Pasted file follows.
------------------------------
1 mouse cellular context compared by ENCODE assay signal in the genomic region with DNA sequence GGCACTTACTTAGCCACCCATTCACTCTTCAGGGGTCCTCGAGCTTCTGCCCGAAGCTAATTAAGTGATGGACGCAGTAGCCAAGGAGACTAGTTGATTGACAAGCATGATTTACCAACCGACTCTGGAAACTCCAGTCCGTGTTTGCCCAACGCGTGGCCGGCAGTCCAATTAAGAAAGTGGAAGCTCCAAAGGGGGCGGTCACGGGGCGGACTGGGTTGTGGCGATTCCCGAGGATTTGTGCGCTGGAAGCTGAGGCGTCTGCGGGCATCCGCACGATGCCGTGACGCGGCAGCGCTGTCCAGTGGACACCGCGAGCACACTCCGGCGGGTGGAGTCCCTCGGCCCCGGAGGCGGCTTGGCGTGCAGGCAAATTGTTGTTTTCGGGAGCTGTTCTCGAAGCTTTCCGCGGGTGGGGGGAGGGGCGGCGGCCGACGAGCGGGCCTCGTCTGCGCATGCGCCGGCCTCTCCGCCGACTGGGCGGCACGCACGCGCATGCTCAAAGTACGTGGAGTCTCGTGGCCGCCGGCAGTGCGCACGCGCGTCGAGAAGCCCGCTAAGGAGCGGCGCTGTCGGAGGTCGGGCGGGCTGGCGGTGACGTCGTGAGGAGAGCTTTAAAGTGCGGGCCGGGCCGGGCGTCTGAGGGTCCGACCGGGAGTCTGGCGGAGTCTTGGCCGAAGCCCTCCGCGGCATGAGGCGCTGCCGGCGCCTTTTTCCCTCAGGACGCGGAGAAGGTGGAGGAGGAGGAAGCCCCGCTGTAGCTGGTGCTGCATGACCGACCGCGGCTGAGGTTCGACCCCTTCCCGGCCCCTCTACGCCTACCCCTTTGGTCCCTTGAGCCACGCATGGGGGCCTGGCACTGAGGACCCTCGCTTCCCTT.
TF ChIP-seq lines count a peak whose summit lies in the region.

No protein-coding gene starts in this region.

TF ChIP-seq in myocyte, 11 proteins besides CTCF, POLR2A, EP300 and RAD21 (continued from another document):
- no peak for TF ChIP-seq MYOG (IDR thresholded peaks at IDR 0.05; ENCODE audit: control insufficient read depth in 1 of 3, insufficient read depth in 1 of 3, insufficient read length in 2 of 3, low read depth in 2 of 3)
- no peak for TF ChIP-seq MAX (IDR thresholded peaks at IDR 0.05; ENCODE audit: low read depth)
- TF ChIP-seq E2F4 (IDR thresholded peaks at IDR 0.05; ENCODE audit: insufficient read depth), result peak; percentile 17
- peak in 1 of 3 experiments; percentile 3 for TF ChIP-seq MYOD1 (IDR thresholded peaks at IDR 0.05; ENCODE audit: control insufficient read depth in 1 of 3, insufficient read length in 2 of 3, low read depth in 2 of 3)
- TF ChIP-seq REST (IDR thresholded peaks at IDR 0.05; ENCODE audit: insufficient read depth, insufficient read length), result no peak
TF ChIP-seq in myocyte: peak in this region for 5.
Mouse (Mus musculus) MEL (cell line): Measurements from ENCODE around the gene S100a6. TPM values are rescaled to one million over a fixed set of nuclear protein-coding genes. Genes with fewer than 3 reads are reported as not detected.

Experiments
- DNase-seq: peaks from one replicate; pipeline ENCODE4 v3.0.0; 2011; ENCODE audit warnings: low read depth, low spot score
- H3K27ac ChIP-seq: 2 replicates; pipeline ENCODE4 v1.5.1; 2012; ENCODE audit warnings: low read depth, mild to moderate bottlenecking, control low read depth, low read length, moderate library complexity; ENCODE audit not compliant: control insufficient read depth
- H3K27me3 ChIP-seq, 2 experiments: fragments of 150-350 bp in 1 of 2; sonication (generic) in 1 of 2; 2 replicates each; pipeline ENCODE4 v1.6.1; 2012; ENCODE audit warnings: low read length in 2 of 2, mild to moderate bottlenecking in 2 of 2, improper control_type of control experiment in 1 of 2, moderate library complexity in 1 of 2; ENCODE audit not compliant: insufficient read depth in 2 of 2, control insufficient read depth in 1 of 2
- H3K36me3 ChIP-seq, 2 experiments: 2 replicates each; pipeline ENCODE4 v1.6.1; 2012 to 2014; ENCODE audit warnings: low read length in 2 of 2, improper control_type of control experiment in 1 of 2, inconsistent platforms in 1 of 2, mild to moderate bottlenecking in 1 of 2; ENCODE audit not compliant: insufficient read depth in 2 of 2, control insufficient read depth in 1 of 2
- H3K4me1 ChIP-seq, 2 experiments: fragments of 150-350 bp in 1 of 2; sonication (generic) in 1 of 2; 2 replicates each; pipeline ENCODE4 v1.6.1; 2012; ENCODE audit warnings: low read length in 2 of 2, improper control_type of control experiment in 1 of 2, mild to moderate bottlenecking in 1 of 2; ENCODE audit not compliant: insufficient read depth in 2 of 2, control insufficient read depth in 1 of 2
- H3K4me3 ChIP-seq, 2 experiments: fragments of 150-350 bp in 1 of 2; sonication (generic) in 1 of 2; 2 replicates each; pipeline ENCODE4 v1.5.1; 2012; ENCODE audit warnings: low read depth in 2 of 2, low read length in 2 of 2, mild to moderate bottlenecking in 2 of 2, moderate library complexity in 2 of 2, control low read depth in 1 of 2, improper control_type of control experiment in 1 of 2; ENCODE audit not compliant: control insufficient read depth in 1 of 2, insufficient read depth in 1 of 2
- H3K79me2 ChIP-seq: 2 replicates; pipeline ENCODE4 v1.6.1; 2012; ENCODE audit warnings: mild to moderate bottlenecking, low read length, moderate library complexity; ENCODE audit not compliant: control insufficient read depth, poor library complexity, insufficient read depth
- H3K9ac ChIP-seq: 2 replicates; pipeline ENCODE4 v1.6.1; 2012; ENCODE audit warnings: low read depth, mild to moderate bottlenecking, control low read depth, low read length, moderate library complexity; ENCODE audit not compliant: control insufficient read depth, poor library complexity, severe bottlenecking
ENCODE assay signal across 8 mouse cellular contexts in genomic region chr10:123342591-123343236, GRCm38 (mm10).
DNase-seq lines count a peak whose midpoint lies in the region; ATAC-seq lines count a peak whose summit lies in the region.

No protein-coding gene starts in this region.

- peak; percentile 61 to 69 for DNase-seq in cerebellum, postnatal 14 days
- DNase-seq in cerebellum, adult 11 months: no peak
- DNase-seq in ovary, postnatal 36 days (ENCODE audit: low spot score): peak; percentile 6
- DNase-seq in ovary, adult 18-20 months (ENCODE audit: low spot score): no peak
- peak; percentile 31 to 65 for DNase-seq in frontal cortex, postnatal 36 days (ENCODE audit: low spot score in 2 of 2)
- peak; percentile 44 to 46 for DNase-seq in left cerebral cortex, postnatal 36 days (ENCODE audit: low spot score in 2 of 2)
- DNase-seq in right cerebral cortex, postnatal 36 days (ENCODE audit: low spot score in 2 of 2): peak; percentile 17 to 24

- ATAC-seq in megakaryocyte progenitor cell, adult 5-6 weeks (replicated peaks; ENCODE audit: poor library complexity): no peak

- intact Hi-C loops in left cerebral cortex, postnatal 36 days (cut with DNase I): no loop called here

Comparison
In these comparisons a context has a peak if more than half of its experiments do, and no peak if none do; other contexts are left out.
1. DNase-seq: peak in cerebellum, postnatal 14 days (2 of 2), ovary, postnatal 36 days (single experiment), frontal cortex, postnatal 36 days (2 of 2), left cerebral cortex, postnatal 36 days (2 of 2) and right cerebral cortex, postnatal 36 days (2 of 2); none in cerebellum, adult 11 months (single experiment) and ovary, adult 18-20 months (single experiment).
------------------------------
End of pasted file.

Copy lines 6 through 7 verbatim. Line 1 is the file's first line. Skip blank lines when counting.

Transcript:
- no peak for TF ChIP-seq MAX (IDR thresholded peaks at IDR 0.05; ENCODE audit: low read depth)
- TF ChIP-seq E2F4 (IDR thresholded peaks at IDR 0.05; ENCODE audit: insufficient read depth), result peak; percentile 17